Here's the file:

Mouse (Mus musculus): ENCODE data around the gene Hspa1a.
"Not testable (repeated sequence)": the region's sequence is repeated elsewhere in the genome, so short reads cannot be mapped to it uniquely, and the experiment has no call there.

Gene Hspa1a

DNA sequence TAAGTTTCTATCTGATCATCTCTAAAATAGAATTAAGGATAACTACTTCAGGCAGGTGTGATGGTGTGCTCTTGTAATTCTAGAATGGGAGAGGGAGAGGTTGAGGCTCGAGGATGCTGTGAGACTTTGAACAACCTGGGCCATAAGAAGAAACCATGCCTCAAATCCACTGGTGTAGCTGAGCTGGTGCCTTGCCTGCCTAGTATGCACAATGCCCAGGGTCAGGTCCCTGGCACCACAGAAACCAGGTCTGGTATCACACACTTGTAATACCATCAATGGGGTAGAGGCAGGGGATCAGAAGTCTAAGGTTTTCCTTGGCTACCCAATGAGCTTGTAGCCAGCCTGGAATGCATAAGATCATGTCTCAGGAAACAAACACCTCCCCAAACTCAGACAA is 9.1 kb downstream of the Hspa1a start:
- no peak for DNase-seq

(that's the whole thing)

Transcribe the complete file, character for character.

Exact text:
Mouse (Mus musculus): ENCODE data around the gene Hspa1a.
"Not testable (repeated sequence)": the region's sequence is repeated elsewhere in the genome, so short reads cannot be mapped to it uniquely, and the experiment has no call there.

Gene Hspa1a

DNA sequence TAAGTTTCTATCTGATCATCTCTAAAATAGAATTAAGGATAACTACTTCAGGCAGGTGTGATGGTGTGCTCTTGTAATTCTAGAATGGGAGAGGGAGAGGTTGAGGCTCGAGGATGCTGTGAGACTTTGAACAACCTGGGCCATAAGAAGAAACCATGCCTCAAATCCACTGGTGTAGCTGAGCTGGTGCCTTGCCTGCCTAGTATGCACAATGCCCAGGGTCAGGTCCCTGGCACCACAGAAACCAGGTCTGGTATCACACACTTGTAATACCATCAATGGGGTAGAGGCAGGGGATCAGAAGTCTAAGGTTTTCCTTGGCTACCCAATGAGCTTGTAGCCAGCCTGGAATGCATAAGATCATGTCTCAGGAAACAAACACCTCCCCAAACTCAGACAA is 9.1 kb downstream of the Hspa1a start:
- no peak for DNase-seq